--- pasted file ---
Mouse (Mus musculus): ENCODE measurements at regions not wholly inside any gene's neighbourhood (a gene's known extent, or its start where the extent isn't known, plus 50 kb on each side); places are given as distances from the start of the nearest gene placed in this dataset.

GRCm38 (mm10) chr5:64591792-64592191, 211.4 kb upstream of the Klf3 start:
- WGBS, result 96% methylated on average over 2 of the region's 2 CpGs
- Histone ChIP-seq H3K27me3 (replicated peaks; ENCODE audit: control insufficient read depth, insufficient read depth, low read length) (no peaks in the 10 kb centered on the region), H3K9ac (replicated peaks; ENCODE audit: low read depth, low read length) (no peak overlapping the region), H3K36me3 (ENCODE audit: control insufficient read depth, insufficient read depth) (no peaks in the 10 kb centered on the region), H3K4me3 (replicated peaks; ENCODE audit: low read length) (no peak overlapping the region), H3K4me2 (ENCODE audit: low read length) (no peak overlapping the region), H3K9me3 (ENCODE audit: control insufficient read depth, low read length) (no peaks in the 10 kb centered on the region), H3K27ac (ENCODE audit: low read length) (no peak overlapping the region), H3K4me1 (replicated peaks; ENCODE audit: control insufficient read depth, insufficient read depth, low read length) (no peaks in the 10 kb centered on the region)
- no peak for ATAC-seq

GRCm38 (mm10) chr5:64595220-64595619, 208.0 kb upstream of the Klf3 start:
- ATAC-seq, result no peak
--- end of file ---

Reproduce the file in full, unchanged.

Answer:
Mouse (Mus musculus): ENCODE measurements at regions not wholly inside any gene's neighbourhood (a gene's known extent, or its start where the extent isn't known, plus 50 kb on each side); places are given as distances from the start of the nearest gene placed in this dataset.

GRCm38 (mm10) chr5:64591792-64592191, 211.4 kb upstream of the Klf3 start:
- WGBS, result 96% methylated on average over 2 of the region's 2 CpGs
- Histone ChIP-seq H3K27me3 (replicated peaks; ENCODE audit: control insufficient read depth, insufficient read depth, low read length) (no peaks in the 10 kb centered on the region), H3K9ac (replicated peaks; ENCODE audit: low read depth, low read length) (no peak overlapping the region), H3K36me3 (ENCODE audit: control insufficient read depth, insufficient read depth) (no peaks in the 10 kb centered on the region), H3K4me3 (replicated peaks; ENCODE audit: low read length) (no peak overlapping the region), H3K4me2 (ENCODE audit: low read length) (no peak overlapping the region), H3K9me3 (ENCODE audit: control insufficient read depth, low read length) (no peaks in the 10 kb centered on the region), H3K27ac (ENCODE audit: low read length) (no peak overlapping the region), H3K4me1 (replicated peaks; ENCODE audit: control insufficient read depth, insufficient read depth, low read length) (no peaks in the 10 kb centered on the region)
- no peak for ATAC-seq

GRCm38 (mm10) chr5:64595220-64595619, 208.0 kb upstream of the Klf3 start:
- ATAC-seq, result no peak